Figure 3 Principle of discontinuous disc electrophoresis. (A) Sample in sample gel; (B) sample concentration in stacking gel; (C) sample separation in running gel. From top to bottom, the following phases are encountered: glycine buffer at pH 8.3 in the cathodic reservoir; sample gel and spacer gel, both titrated to pH 6.7; small-pore running gel, titrated to pH 8.9; and glycinate buffer again in the anodic reservoir at the bottom. In part (C) it is seen that, as the glycinate boundary sweeps down the gel past the protein zones, the pH increases from 8.9 (in A and B) up to 9.5. (Reproduced with permission from Ornstein, 1964.)

the highest pi species closing the procession. The last 'wagon of the train' is the glycinate (terminating) ion; and explains why the sample and spacer gels are titrated at pH 6.7. Gly has a theoretical pi of 6.1 but, as shown by its titration curve, it is almost isoelectric, even at pH 6.7; its anionic mobility, therefore, is extremely small, in any event smaller than the slowest protein ion.

Thus, in the sample and spacer gels, two basic phenomena occur: (1) all protein ions are sorted out and physically separated according to their pis, and (2) each protein ion is strongly concentrated in extremely thin starting zones (the disc barely a few micrometres thick and a concentration process of up to 1000- to 10 000-fold). This isotachophoretic 'train', however, does not have a long life; as it enters the running gel, the train 'runs off the tracks'. Only the 'locomotive' (Cl~) of the train is unaffected; the various protein wagons now overrun each other, since they experience a strong frictional force, due to the highly sieving matrix, so that now their velocity is a function of their charge/size ratio. In addition, as the almost isoelectric Gly enters the pH 8.9 zone, its negative charge density strongly increases so that it jumps ahead and closely follows the Cl" ion. As Gly sweeps down the running gel, the pH increases from pH 8.9 to 9.5 (approaching the pK value of the Gly amino group) so that now the net charge on Gly is — 0.5. As a consequence of this further jump in pH, all proteins experience an additional mobility increment. One might wonder why, after taking on such an experimental burden in forming the ITP train, one should then destroy it and continue the run in the plain zone electrophoretic mode. There are reasons for this. First, the ITP train, while maintaining high resolution due to lack of degradation of zone boundaries, has the main defect that the zones are contiguous and continuous, i.e. they are not separated by blank zones of plain buffer. As a result, when staining the gel, one would only see a single, continuous zone of protein ions, with no visible separation between zones. Second, whereas the sharp protein discs formed during the stacking (ITP) process are separated solely by surface charge, during migration in the running gel, separations continue on the basis of an additional parameter i.e. the mass. The small loss of resolution due to diffusion of the protein discs in the running gel is more than compensated for by the resolution increments due to size (coupled to charge) fractionation in this gel zone. Although disc electrophoresis is no longer in vogue, it was an extremely useful analysis technique for at least 20 years after its inception. Moreover, the general principle has not been abandoned and it is used today as a stacking technique in both SDS and capillary elec-trophoresis.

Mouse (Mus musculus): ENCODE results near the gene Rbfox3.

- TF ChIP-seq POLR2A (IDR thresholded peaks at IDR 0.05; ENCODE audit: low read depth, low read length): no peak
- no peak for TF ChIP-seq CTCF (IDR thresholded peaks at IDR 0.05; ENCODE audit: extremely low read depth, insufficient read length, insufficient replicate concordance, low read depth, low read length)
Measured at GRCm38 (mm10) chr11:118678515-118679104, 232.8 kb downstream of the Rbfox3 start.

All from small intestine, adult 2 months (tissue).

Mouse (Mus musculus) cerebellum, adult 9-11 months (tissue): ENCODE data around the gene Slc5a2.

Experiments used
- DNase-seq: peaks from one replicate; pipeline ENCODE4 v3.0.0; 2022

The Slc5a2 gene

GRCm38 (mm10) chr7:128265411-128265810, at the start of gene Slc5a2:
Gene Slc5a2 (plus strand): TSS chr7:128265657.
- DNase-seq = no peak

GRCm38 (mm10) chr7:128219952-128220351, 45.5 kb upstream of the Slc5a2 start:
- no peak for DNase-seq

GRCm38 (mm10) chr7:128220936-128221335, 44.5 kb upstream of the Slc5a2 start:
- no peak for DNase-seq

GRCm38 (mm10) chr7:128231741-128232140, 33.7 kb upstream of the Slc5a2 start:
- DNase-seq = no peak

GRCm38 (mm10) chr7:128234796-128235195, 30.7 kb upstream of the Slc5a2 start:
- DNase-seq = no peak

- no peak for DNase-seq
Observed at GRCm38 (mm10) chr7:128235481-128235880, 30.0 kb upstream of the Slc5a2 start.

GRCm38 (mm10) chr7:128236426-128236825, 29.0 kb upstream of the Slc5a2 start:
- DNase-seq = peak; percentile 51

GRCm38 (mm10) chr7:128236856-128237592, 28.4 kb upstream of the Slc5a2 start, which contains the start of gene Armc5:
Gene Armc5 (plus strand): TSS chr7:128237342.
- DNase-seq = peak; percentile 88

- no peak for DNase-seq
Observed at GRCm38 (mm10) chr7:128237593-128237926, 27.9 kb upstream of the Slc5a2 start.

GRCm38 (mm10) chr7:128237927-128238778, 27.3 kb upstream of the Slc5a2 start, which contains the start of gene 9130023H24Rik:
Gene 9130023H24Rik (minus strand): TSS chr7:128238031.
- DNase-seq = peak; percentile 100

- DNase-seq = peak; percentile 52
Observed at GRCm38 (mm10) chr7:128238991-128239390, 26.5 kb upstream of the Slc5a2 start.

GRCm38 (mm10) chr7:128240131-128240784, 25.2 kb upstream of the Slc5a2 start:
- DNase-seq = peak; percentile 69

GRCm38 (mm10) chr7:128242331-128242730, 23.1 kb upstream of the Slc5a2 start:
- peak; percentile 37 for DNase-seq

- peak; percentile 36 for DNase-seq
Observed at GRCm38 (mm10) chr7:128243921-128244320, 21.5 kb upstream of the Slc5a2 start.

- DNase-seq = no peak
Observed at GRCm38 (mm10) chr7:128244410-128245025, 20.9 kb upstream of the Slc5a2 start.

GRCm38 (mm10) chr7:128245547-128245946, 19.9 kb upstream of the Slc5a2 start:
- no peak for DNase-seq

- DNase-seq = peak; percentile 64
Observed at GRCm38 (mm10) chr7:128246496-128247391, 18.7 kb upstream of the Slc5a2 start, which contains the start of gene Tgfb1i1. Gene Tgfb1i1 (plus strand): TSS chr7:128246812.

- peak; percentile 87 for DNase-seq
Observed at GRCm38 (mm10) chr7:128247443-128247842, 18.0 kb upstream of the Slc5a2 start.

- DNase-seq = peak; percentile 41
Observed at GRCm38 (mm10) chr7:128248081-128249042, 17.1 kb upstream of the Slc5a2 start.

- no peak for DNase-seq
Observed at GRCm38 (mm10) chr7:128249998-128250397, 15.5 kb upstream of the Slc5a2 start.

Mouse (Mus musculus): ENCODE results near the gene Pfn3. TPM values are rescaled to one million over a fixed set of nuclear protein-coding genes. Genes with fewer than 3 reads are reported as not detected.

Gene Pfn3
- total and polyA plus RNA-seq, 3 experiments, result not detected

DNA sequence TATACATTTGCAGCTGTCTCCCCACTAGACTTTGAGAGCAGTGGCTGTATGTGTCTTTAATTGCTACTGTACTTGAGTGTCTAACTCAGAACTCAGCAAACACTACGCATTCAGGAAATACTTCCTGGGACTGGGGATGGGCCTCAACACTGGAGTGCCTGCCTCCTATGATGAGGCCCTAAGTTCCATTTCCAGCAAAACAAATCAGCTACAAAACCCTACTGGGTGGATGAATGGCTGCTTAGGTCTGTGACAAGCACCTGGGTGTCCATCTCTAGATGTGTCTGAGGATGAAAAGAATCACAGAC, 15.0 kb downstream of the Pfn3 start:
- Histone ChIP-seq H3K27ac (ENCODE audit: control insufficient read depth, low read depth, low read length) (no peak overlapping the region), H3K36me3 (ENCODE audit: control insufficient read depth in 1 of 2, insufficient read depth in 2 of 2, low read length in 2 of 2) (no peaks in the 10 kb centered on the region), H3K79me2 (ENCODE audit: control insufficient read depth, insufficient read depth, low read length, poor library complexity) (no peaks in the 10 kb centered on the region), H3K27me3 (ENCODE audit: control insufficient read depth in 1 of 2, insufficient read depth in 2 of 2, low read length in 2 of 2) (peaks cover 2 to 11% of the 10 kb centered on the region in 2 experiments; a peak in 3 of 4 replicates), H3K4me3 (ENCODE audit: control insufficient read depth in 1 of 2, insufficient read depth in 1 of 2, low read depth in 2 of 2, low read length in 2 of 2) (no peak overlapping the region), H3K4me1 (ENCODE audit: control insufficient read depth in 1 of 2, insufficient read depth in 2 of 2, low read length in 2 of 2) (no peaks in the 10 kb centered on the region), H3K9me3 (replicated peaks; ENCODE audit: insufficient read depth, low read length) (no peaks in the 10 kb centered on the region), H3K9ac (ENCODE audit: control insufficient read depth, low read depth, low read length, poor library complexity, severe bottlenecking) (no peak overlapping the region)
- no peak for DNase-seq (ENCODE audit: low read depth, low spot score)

Disc electrophoresis could also be used for deriving physico-chemical parameters of the proteins under analysis. In 1964, Ferguson showed that one can derive parameters which are proportional to both the surface charge and the mass of the macromolecule. This can be accomplished by plotting the results of a series of experiments with polyacrylamide gels of varying porosity. For each protein under analysis, the slope of the curve log mT (electrophoretic mobility) vs gel density (%T) is proportional to molecular mass, while the y-intercept (Y0) is a measure of surface charge. Examples of these plots are shown in Figure 4. In Figure 4A the two parallel lines indicate charge isomers; in Figure 4B, the fanning out lines indicate a family of constant charge and different mass; in Figure 4C, the two crossing lines indicate proteins differing in both charge and mass. Recently, non-linear Ferguson plots have been reported (Chrambach, 1988), related to the reptation mode of DNA in sieving media.